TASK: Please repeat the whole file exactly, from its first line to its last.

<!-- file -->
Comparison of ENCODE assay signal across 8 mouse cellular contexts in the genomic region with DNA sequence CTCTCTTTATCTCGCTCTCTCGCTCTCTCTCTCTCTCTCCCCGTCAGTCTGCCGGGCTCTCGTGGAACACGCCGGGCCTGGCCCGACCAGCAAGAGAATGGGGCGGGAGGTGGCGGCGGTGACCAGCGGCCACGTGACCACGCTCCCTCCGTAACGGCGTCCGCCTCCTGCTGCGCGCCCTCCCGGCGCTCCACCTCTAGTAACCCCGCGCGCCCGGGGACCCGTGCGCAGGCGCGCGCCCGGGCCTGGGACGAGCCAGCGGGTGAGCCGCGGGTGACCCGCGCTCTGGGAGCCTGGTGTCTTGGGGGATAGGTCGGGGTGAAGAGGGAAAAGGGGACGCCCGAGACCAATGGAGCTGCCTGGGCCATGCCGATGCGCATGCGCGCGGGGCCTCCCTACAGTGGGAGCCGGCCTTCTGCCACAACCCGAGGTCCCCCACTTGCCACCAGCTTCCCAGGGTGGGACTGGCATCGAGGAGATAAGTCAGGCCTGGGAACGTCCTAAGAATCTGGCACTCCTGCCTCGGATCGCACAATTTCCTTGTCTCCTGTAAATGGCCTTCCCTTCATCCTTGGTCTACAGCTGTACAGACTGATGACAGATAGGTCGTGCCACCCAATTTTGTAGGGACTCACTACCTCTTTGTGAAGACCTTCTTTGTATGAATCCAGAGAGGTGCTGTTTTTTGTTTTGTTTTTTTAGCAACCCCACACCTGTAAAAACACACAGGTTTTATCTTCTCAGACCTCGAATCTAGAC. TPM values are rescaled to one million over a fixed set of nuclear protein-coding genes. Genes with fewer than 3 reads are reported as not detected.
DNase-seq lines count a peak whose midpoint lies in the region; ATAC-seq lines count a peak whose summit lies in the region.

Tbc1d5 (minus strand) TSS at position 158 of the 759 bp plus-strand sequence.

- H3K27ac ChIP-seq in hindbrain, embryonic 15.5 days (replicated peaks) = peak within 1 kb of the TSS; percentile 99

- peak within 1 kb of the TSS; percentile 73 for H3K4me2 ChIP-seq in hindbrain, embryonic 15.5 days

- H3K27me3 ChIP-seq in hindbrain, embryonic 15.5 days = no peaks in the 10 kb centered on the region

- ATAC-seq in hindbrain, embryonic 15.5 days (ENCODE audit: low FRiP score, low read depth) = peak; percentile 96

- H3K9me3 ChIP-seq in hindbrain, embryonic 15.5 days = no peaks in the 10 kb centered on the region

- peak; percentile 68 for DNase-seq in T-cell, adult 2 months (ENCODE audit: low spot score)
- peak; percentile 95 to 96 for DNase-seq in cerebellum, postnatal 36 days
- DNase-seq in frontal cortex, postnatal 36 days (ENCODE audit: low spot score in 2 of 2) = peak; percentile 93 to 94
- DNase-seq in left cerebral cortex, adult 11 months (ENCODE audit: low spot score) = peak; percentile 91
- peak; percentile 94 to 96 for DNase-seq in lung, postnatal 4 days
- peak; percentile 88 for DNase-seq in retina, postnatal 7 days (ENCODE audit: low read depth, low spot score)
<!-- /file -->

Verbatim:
Comparison of ENCODE assay signal across 8 mouse cellular contexts in the genomic region with DNA sequence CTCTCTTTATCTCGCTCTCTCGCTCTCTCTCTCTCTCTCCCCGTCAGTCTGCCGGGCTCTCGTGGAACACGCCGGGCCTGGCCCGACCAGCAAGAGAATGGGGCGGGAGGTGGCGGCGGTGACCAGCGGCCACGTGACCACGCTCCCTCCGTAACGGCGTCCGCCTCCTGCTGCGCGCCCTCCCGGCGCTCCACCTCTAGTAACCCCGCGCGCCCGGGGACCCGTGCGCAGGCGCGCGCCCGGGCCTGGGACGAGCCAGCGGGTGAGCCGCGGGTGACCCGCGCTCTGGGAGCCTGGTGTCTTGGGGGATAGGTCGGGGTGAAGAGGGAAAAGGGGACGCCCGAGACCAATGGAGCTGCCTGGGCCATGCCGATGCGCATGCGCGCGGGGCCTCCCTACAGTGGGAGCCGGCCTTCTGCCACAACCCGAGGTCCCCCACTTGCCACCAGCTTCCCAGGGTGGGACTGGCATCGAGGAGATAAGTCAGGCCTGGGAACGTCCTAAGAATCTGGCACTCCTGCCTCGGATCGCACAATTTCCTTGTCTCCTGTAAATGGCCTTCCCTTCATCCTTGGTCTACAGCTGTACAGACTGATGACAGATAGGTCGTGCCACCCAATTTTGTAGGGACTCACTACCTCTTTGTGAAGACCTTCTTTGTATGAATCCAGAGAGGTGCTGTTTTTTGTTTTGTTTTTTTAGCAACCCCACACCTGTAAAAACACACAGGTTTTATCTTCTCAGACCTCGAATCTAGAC. TPM values are rescaled to one million over a fixed set of nuclear protein-coding genes. Genes with fewer than 3 reads are reported as not detected.
DNase-seq lines count a peak whose midpoint lies in the region; ATAC-seq lines count a peak whose summit lies in the region.

Tbc1d5 (minus strand) TSS at position 158 of the 759 bp plus-strand sequence.

- H3K27ac ChIP-seq in hindbrain, embryonic 15.5 days (replicated peaks) = peak within 1 kb of the TSS; percentile 99

- peak within 1 kb of the TSS; percentile 73 for H3K4me2 ChIP-seq in hindbrain, embryonic 15.5 days

- H3K27me3 ChIP-seq in hindbrain, embryonic 15.5 days = no peaks in the 10 kb centered on the region

- ATAC-seq in hindbrain, embryonic 15.5 days (ENCODE audit: low FRiP score, low read depth) = peak; percentile 96

- H3K9me3 ChIP-seq in hindbrain, embryonic 15.5 days = no peaks in the 10 kb centered on the region

- peak; percentile 68 for DNase-seq in T-cell, adult 2 months (ENCODE audit: low spot score)
- peak; percentile 95 to 96 for DNase-seq in cerebellum, postnatal 36 days
- DNase-seq in frontal cortex, postnatal 36 days (ENCODE audit: low spot score in 2 of 2) = peak; percentile 93 to 94
- DNase-seq in left cerebral cortex, adult 11 months (ENCODE audit: low spot score) = peak; percentile 91
- peak; percentile 94 to 96 for DNase-seq in lung, postnatal 4 days
- peak; percentile 88 for DNase-seq in retina, postnatal 7 days (ENCODE audit: low read depth, low spot score)